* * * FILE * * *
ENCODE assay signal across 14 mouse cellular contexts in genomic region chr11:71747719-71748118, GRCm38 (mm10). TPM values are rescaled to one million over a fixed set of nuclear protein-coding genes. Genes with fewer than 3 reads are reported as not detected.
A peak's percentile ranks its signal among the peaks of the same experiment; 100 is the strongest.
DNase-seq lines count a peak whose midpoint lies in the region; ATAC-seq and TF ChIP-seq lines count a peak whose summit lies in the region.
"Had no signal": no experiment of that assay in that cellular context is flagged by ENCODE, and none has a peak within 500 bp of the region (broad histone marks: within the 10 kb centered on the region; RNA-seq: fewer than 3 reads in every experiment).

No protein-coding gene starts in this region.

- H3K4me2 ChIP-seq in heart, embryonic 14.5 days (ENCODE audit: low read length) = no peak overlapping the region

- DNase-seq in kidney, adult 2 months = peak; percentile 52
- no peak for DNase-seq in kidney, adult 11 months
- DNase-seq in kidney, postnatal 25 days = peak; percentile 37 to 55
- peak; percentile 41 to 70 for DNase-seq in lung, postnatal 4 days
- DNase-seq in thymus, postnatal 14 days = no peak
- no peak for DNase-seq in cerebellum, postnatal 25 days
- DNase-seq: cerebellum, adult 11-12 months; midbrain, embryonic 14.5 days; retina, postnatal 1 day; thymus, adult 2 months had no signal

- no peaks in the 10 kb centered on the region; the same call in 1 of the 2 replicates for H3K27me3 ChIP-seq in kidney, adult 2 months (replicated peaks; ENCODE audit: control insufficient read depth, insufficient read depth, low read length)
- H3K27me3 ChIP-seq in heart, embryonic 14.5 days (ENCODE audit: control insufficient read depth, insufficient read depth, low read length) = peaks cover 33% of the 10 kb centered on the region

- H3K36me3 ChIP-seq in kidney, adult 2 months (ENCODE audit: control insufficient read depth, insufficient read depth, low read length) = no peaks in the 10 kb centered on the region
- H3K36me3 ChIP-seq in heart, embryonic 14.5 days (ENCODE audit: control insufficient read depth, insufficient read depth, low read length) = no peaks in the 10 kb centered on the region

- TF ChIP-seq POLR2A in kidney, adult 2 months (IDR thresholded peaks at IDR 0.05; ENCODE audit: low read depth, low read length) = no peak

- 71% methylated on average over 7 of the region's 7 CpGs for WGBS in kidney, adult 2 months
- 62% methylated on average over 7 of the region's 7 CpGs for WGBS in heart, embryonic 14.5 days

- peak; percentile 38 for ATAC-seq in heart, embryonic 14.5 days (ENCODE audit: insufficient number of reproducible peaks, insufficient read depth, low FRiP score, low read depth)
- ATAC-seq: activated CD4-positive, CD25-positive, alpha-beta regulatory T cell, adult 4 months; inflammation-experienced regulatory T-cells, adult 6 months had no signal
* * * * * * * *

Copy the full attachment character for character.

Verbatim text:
ENCODE assay signal across 14 mouse cellular contexts in genomic region chr11:71747719-71748118, GRCm38 (mm10). TPM values are rescaled to one million over a fixed set of nuclear protein-coding genes. Genes with fewer than 3 reads are reported as not detected.
A peak's percentile ranks its signal among the peaks of the same experiment; 100 is the strongest.
DNase-seq lines count a peak whose midpoint lies in the region; ATAC-seq and TF ChIP-seq lines count a peak whose summit lies in the region.
"Had no signal": no experiment of that assay in that cellular context is flagged by ENCODE, and none has a peak within 500 bp of the region (broad histone marks: within the 10 kb centered on the region; RNA-seq: fewer than 3 reads in every experiment).

No protein-coding gene starts in this region.

- H3K4me2 ChIP-seq in heart, embryonic 14.5 days (ENCODE audit: low read length) = no peak overlapping the region

- DNase-seq in kidney, adult 2 months = peak; percentile 52
- no peak for DNase-seq in kidney, adult 11 months
- DNase-seq in kidney, postnatal 25 days = peak; percentile 37 to 55
- peak; percentile 41 to 70 for DNase-seq in lung, postnatal 4 days
- DNase-seq in thymus, postnatal 14 days = no peak
- no peak for DNase-seq in cerebellum, postnatal 25 days
- DNase-seq: cerebellum, adult 11-12 months; midbrain, embryonic 14.5 days; retina, postnatal 1 day; thymus, adult 2 months had no signal

- no peaks in the 10 kb centered on the region; the same call in 1 of the 2 replicates for H3K27me3 ChIP-seq in kidney, adult 2 months (replicated peaks; ENCODE audit: control insufficient read depth, insufficient read depth, low read length)
- H3K27me3 ChIP-seq in heart, embryonic 14.5 days (ENCODE audit: control insufficient read depth, insufficient read depth, low read length) = peaks cover 33% of the 10 kb centered on the region

- H3K36me3 ChIP-seq in kidney, adult 2 months (ENCODE audit: control insufficient read depth, insufficient read depth, low read length) = no peaks in the 10 kb centered on the region
- H3K36me3 ChIP-seq in heart, embryonic 14.5 days (ENCODE audit: control insufficient read depth, insufficient read depth, low read length) = no peaks in the 10 kb centered on the region

- TF ChIP-seq POLR2A in kidney, adult 2 months (IDR thresholded peaks at IDR 0.05; ENCODE audit: low read depth, low read length) = no peak

- 71% methylated on average over 7 of the region's 7 CpGs for WGBS in kidney, adult 2 months
- 62% methylated on average over 7 of the region's 7 CpGs for WGBS in heart, embryonic 14.5 days

- peak; percentile 38 for ATAC-seq in heart, embryonic 14.5 days (ENCODE audit: insufficient number of reproducible peaks, insufficient read depth, low FRiP score, low read depth)
- ATAC-seq: activated CD4-positive, CD25-positive, alpha-beta regulatory T cell, adult 4 months; inflammation-experienced regulatory T-cells, adult 6 months had no signal